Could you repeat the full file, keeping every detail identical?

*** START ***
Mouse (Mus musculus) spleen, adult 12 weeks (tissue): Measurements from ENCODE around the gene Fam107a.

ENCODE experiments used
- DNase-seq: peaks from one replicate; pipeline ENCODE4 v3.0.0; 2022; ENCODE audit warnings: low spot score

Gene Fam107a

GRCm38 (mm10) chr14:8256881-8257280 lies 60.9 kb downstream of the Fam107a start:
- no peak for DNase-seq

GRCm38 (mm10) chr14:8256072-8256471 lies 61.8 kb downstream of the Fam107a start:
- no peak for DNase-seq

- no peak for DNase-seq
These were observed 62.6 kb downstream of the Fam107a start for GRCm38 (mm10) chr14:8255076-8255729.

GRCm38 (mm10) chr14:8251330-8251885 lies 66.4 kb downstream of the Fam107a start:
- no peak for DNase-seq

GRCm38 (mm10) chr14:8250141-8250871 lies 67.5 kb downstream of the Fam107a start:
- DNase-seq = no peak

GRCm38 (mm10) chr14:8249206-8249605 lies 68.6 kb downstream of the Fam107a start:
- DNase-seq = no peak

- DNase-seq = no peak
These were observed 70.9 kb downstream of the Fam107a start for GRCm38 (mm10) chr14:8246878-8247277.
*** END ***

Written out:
Mouse (Mus musculus) spleen, adult 12 weeks (tissue): Measurements from ENCODE around the gene Fam107a.

ENCODE experiments used
- DNase-seq: peaks from one replicate; pipeline ENCODE4 v3.0.0; 2022; ENCODE audit warnings: low spot score

Gene Fam107a

GRCm38 (mm10) chr14:8256881-8257280 lies 60.9 kb downstream of the Fam107a start:
- no peak for DNase-seq

GRCm38 (mm10) chr14:8256072-8256471 lies 61.8 kb downstream of the Fam107a start:
- no peak for DNase-seq

- no peak for DNase-seq
These were observed 62.6 kb downstream of the Fam107a start for GRCm38 (mm10) chr14:8255076-8255729.

GRCm38 (mm10) chr14:8251330-8251885 lies 66.4 kb downstream of the Fam107a start:
- no peak for DNase-seq

GRCm38 (mm10) chr14:8250141-8250871 lies 67.5 kb downstream of the Fam107a start:
- DNase-seq = no peak

GRCm38 (mm10) chr14:8249206-8249605 lies 68.6 kb downstream of the Fam107a start:
- DNase-seq = no peak

- DNase-seq = no peak
These were observed 70.9 kb downstream of the Fam107a start for GRCm38 (mm10) chr14:8246878-8247277.